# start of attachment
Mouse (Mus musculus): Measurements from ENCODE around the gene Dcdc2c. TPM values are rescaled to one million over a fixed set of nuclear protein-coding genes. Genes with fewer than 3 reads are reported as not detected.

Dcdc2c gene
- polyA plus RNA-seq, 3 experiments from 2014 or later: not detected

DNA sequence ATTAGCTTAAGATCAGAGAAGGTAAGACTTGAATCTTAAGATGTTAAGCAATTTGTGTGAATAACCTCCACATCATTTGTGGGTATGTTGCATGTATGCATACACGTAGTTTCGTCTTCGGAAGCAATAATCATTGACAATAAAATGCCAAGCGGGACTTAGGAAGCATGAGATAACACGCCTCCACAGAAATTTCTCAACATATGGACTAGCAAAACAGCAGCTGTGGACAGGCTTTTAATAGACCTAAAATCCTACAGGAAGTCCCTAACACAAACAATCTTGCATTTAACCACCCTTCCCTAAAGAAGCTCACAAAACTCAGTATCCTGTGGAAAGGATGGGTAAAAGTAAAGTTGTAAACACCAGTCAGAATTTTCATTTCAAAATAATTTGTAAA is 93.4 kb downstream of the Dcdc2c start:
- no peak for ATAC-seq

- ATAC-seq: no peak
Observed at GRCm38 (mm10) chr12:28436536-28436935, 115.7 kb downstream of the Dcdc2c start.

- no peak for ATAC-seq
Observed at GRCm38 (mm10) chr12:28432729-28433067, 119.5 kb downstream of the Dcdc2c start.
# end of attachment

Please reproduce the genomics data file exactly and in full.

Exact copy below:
Mouse (Mus musculus): Measurements from ENCODE around the gene Dcdc2c. TPM values are rescaled to one million over a fixed set of nuclear protein-coding genes. Genes with fewer than 3 reads are reported as not detected.

Dcdc2c gene
- polyA plus RNA-seq, 3 experiments from 2014 or later: not detected

DNA sequence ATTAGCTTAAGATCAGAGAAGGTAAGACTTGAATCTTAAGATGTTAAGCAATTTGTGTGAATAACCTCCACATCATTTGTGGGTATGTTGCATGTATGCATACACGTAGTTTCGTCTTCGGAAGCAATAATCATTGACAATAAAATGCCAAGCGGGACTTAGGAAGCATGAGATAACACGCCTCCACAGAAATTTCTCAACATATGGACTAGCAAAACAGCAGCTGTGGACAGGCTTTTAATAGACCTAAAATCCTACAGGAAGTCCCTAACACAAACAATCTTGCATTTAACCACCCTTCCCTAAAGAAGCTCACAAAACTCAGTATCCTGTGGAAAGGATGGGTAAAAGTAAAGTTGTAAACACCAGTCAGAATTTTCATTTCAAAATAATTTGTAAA is 93.4 kb downstream of the Dcdc2c start:
- no peak for ATAC-seq

- ATAC-seq: no peak
Observed at GRCm38 (mm10) chr12:28436536-28436935, 115.7 kb downstream of the Dcdc2c start.

- no peak for ATAC-seq
Observed at GRCm38 (mm10) chr12:28432729-28433067, 119.5 kb downstream of the Dcdc2c start.